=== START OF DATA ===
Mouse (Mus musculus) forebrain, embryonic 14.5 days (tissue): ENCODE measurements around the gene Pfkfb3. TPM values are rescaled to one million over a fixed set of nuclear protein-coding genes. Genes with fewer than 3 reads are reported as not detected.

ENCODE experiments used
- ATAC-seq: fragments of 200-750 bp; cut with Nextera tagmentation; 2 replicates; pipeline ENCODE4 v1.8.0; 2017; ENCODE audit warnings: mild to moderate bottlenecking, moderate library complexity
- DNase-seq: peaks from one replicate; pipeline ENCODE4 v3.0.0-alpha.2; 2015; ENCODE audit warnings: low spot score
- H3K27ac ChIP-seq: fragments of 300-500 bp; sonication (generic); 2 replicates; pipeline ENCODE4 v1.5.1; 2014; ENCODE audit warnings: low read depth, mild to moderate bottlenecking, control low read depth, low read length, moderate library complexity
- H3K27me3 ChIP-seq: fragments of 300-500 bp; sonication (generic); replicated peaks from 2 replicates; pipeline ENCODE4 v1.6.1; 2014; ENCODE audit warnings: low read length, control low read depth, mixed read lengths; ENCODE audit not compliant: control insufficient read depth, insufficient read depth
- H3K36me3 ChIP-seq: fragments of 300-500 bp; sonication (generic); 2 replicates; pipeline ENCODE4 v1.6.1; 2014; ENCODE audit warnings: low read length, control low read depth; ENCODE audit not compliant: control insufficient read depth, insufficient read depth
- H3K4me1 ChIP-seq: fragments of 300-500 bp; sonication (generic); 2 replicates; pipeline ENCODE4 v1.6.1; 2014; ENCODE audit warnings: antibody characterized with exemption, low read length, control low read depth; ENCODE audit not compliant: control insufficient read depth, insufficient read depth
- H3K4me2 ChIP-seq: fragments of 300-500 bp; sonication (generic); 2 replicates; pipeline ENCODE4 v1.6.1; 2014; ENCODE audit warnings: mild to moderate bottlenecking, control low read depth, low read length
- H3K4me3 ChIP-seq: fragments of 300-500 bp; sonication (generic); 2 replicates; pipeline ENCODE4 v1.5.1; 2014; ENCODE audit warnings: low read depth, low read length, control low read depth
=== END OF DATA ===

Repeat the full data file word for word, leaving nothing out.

Mouse (Mus musculus) forebrain, embryonic 14.5 days (tissue): ENCODE measurements around the gene Pfkfb3. TPM values are rescaled to one million over a fixed set of nuclear protein-coding genes. Genes with fewer than 3 reads are reported as not detected.

ENCODE experiments used
- ATAC-seq: fragments of 200-750 bp; cut with Nextera tagmentation; 2 replicates; pipeline ENCODE4 v1.8.0; 2017; ENCODE audit warnings: mild to moderate bottlenecking, moderate library complexity
- DNase-seq: peaks from one replicate; pipeline ENCODE4 v3.0.0-alpha.2; 2015; ENCODE audit warnings: low spot score
- H3K27ac ChIP-seq: fragments of 300-500 bp; sonication (generic); 2 replicates; pipeline ENCODE4 v1.5.1; 2014; ENCODE audit warnings: low read depth, mild to moderate bottlenecking, control low read depth, low read length, moderate library complexity
- H3K27me3 ChIP-seq: fragments of 300-500 bp; sonication (generic); replicated peaks from 2 replicates; pipeline ENCODE4 v1.6.1; 2014; ENCODE audit warnings: low read length, control low read depth, mixed read lengths; ENCODE audit not compliant: control insufficient read depth, insufficient read depth
- H3K36me3 ChIP-seq: fragments of 300-500 bp; sonication (generic); 2 replicates; pipeline ENCODE4 v1.6.1; 2014; ENCODE audit warnings: low read length, control low read depth; ENCODE audit not compliant: control insufficient read depth, insufficient read depth
- H3K4me1 ChIP-seq: fragments of 300-500 bp; sonication (generic); 2 replicates; pipeline ENCODE4 v1.6.1; 2014; ENCODE audit warnings: antibody characterized with exemption, low read length, control low read depth; ENCODE audit not compliant: control insufficient read depth, insufficient read depth
- H3K4me2 ChIP-seq: fragments of 300-500 bp; sonication (generic); 2 replicates; pipeline ENCODE4 v1.6.1; 2014; ENCODE audit warnings: mild to moderate bottlenecking, control low read depth, low read length
- H3K4me3 ChIP-seq: fragments of 300-500 bp; sonication (generic); 2 replicates; pipeline ENCODE4 v1.5.1; 2014; ENCODE audit warnings: low read depth, low read length, control low read depth